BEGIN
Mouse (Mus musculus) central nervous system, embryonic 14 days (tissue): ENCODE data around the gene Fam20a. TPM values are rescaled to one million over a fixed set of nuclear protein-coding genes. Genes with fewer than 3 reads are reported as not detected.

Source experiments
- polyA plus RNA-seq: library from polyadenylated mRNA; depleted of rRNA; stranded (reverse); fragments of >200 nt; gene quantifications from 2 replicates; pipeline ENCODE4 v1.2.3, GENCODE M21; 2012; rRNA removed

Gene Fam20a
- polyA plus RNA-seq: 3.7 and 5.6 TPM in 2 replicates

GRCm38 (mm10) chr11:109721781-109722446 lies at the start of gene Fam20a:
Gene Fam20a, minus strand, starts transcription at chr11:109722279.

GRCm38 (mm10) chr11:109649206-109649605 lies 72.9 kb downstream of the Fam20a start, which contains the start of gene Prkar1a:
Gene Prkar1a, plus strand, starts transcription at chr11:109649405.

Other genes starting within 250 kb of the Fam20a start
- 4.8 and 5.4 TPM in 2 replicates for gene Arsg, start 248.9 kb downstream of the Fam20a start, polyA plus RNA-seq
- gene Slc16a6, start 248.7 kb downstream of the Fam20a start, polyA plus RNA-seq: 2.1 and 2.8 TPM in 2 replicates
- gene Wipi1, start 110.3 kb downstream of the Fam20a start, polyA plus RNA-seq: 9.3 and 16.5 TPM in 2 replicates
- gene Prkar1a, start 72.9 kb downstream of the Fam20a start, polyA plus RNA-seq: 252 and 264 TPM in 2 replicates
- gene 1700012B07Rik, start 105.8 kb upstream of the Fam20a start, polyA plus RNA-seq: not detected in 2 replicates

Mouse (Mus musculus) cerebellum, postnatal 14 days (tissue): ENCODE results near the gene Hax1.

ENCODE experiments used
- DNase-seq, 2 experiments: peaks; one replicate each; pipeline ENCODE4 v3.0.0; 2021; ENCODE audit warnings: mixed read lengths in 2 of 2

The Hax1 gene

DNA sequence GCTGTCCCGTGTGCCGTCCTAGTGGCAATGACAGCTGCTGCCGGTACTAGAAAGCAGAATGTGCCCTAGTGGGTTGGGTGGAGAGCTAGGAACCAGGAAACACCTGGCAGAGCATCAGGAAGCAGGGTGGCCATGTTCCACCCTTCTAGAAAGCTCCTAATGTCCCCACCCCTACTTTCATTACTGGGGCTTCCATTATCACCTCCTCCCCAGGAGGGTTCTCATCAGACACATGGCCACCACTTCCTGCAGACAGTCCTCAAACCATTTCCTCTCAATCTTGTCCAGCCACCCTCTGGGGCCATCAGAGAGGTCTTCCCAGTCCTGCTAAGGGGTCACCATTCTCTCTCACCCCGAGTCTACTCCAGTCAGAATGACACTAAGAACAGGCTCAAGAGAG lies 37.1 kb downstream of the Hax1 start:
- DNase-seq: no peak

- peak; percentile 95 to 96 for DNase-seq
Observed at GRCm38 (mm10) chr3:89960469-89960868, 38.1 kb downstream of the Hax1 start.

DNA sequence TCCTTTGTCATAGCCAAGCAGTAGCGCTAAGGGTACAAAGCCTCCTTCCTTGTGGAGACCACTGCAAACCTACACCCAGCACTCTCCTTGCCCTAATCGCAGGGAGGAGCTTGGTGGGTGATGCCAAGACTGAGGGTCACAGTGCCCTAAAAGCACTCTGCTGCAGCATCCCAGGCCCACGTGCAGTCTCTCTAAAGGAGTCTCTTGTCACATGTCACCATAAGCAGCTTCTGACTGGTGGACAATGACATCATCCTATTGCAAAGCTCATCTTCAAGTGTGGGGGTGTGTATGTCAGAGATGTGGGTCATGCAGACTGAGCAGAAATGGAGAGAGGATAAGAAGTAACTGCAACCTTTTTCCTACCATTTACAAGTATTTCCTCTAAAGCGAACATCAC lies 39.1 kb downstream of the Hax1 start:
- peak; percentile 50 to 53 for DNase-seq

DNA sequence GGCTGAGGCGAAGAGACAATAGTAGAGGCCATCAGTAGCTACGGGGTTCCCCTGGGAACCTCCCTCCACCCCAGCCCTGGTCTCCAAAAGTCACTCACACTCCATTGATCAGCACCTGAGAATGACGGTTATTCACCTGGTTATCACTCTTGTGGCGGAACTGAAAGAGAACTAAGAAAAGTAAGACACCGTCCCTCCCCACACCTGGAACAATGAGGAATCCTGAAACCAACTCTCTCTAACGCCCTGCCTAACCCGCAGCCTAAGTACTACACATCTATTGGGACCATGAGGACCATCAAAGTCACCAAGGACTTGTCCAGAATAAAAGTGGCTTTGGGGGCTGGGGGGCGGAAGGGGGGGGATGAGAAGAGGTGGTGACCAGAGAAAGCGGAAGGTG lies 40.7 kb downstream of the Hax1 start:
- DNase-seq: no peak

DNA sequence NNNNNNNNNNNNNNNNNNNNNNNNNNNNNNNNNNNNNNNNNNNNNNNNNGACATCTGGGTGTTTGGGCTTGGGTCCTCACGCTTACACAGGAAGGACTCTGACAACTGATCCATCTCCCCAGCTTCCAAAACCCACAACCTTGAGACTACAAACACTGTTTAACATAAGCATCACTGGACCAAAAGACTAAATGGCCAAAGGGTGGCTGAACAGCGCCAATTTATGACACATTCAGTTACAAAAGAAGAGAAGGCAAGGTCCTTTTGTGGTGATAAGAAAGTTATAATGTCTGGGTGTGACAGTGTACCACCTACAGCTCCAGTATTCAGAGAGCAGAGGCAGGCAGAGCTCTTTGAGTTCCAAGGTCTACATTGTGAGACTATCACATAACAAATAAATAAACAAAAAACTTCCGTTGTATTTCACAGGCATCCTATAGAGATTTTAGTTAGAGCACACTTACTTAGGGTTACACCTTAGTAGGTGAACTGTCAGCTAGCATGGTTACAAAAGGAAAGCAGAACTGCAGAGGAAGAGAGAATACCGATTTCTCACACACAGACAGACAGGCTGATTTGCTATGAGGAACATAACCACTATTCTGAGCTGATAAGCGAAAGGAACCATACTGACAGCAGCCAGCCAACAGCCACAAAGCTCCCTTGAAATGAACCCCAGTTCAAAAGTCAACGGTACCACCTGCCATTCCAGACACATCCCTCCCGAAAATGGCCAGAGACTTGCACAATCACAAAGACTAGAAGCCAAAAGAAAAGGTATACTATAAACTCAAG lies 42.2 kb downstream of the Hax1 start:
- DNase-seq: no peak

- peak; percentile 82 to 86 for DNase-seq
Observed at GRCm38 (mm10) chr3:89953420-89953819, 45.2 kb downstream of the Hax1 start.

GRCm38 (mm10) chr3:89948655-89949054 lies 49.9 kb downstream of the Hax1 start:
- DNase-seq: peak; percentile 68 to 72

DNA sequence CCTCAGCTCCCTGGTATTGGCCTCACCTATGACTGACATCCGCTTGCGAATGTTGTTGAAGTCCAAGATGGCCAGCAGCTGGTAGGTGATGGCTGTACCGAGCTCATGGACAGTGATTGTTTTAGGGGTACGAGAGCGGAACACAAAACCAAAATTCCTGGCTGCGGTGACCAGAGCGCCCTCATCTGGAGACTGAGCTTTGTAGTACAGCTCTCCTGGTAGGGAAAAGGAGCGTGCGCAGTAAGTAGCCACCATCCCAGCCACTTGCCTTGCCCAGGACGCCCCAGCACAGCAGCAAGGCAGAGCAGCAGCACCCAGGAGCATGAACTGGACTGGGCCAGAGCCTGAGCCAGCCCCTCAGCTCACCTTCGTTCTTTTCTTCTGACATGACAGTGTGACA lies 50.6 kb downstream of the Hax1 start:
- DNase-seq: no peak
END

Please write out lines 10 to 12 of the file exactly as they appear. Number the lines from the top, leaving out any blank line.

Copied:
Other genes starting within 250 kb of the Fam20a start
- 4.8 and 5.4 TPM in 2 replicates for gene Arsg, start 248.9 kb downstream of the Fam20a start, polyA plus RNA-seq
- gene Slc16a6, start 248.7 kb downstream of the Fam20a start, polyA plus RNA-seq: 2.1 and 2.8 TPM in 2 replicates